Human Rights Watch on Friday called on the European Union to maintain its sanctions against Zimbabwean President Robert Mugabe and his inner circle, contrasting with the call by Prime Minister Morgan Tsvangirai, the former opposition leader, for their removal by the West.
Human Rights Watch issued a statement saying Mr. Mugabe's ZANU-PF party has continued to abuse human rights and to violate the power-sharing pact that Mr. Mugabe signed in 2008. It said the EU would risk reinforcing the behavior of the former ruling party if it were to relax sanctions at this point.
The advocacy group said members of Mr. Tsvangirai's Movement for Democratic Change continue to be abducted and killed, farm invasions continue and there has been little progress restoring the rule of law.
It added that government-owned companies subject to EU sanctions such as the Zimbabwe Mining Development Corporation are involved in mining diamonds in eastern Zimbabwe where there have been “rampant human rights abuses by soldiers" including killings, rape, beatings, smuggling and corruption.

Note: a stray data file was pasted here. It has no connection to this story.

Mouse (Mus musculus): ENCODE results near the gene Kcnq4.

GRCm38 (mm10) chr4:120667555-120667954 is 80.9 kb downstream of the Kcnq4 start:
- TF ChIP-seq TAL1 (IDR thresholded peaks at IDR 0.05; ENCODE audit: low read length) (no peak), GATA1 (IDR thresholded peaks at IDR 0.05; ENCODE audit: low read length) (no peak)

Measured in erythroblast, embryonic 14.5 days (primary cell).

Human Rights Watch Africa Advocacy director Jon Elliot told VOA Studio 7 reporter Patience Rusere it is important that sanctions remain in place to show Mr. Mugabe that he must halt human rights abuses.
But Ozias Tungwarara, director of the Africa Governance Monitoring and Advocacy Project in Addis Ababa, Ethiopia, said Europe should consider gradually easing sanctions to encourage ZANU-PF to reform, particularly as human rights abuses have markedly declined over the past year.